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The equivalence trial Didier Concordet NATIONAL VETERINARY S C H O O L T O U L O U S E.

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Presentation on theme: "The equivalence trial Didier Concordet NATIONAL VETERINARY S C H O O L T O U L O U S E."— Presentation transcript:

1 The equivalence trial Didier Concordet NATIONAL VETERINARY S C H O O L T O U L O U S E

2 Comparison of two treatments Population of animals  R = 17.8 Treatment effect  T = 16.8 Aim of all trials : to compare treatments on the population of individuals Impossible in practice

3 A two-steps method Sample of animals Sampling Population of animals

4 Effect of sampling Sample of animals X R = 16.2 Treatment effect X T = 17.8

5 A two-steps method Sample of animals Inference Population of animals

6 Effect of inference X R = 16.2 Observed on the samples X T = 17.8 Truth in the population  R = 17.8  T = 16.8 New Treatment T > Ref Ref > New Treatment T Lead to a wrong conclusion

7 A good trial Minimize the risk of bias in sampling Minimize the risk of a wrong conclusion in inference - All Randomised Study Animals - Per Protocol Set of Study Animals - Response Variable - Experimental (study) design - Consumer Risk - Producer Risk - Relevant difference

8 Tree kinds of study     T -  R    Equivalence study  R -     T Non inferiority Superiority  R +     T

9 Non inferiority  R -   Values of  T RR  R -     T Unacceptable for primary efficacy variable in clinical trial Does not prove that the treatment T works

10 Superiority  R +   Values of  T RR  R +     T Primary efficacy variable in clinical trials

11 Equivalence Equivalence range Values of  T  R -   RR  R +   Does not prove that the treatment T works For secondary efficacy variables in clinical trials

12 Equivalence Equivalence range Values of  T  R -   RR  R +   Clinical effect

13 Equivalence Values of  T  R -   RR  R +   Clinical effect

14 Equivalence Values of  T  R -   RR  R +   Clinical effect

15 Even with a good question, a poor design leads to poor conclusions Superiority clinical trials Cure rate = 83% N = 2400 REFERENCE Cure rate = 79% N = 2100 New TRT Reference < New TRT ( P<0.001)

16 Even with a good question, a poor design leads to poor conclusions Clinical trial 1 REFERENCE New TRT New TRT< Ref P<0.001 Clinical trial 2 Cure rate = 90% N = 2000 REFERENCE Cure rate = 96% N = 1000 New TRT New TRT < Ref P<0.001 Conclusion : Reference > New TRT Superiority trials Cure rate = 50% N = 400 Cure rate = 63% N = 1100

17 Even with a good question, a poor design leads to poor conclusions Superiority clinical trials X = 39 N = 100 SD = 1 REFERENCE X = 37 N = 100 SD = 1 New TRT Reference < New TRT ( P<0.001)

18 Even with a good question, a poor design leads to poor conclusions Clinical trial 1 X = 40 N = 90 SD = 1 REFERENCE X = 42 N = 50 SD = 1 New TRT New TRT< Ref P<0.001 Clinical trial 2 X = 30 N = 10 SD = 1 REFERENCE X = 32 N = 50 SD = 1 New TRT New TRT < Ref P<0.001 Conclusion : Reference > New TRT Superiority trials

19 Usual statistical tests are not intended to answer to useful questions Efficacy variable on two groups of dogs Ref Test Mean 15.4 SD Student t-test P = 0.23 N33 In the population  R = 14.5 ;  T = 19.7 this difference is clinically important Conclusion : “EQUIVALENCE”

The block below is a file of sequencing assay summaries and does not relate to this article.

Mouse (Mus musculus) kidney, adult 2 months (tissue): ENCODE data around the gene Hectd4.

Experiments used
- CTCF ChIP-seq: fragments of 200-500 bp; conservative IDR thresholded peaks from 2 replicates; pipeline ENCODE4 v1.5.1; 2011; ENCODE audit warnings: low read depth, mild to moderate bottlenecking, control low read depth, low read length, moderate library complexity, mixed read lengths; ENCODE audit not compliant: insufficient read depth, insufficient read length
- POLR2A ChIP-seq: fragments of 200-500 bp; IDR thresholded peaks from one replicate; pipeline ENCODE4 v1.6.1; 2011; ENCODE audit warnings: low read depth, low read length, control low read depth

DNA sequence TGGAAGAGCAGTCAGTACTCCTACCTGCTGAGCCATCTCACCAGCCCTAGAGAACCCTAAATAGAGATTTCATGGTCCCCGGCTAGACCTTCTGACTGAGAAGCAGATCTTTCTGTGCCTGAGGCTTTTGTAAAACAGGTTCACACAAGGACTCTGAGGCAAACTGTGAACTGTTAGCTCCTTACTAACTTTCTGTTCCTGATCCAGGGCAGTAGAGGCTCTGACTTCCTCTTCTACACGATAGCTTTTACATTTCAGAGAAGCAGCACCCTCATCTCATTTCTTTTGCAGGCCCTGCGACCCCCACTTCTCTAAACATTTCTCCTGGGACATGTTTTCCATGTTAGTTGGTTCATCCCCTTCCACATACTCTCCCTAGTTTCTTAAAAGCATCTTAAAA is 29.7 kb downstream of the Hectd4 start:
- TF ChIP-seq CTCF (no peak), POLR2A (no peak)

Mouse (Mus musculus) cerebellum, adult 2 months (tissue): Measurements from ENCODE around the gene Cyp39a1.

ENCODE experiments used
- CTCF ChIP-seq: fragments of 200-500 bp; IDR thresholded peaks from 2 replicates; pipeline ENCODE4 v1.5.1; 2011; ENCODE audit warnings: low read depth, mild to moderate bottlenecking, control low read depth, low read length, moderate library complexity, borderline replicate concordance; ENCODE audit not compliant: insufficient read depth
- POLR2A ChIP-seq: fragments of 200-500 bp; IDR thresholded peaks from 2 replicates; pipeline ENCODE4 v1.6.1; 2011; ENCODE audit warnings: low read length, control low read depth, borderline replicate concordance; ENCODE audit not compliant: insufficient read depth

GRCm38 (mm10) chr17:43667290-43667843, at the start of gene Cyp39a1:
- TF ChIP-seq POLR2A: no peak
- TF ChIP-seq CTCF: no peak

20 Comparison of two treatments Efficacy variable on two groups of dogs Ref Test Student t-test Mean 16.0 SD N15 P = 0.03 In the population  R = 16.8 ;  T = 17.8 This difference is not clinically important Conclusion : NO EQUIVALENCE Study 1

21 Comparison of two formulations Efficacy variable on two groups of dogs Ref Test Student t-test Mean 16.0 SD N15 P = 0.26 This difference is not clinically important Conclusion : EQUIVALENCE Study 2 In the population  R = 16.8 ;  T = 17.8

22 Consequences Large samples size Small variability Small sample size Large variability "Equivalence" Penalty for companies to show equivalence An ill-posed problem that encourages poor trials A bad answer to a wrong question

23 A wrong question ? H 0 :  T =  R Classical hypotheses for student t-test H 1 :  T   R Treatments are equivalent  T = population mean for test treatment  R = population mean for reference treatment Too restrictive and not relevant  T and  R are close Treatments are not equivalent

24 A bad answer ? H 0 :  T =  R Classical test of null hypothesis (student t-test) H 1 :  T   R The controlled risk  = risk to wrongly reject H 0 = risk to declare not equivalent formulations that are equivalent = risk for drug companies Not important from a regulatory point of view The consumer risk is uncontrolled Treatments are equivalent Treatments are not equivalent

25 Bioequivalence : objectives Check that  T and  R are close Control the consumer risk risk to declare equivalent treatments that are not with regard to clinical relevance

26 Check that  T and  R are close     T -  R    bioequivalence Close in an absolute way Close in a relative way bioequivalence      equivalence range (to be discussed)  T -  R <   or    T -  R bioinequivalence

27 Control the consumer risk A test controls the risk to wrongly choose the H 1 hypothesis Consumer risk : the risk to wrongly conclude to bioequivalence Bioequivalence H 1   Equivalence range  T -  R Possible values of Bioinequivalence H 0 Bioinequivalence H 0

28 Hypotheses of a bioequivalence study H 1 :     T -  R    bioequivalence Additive hypotheses Multiplicative hypotheses bioequivalence      equivalence range H 0 :  T -  R <   or    T -  R bioinequivalence H 0 : H 1 :


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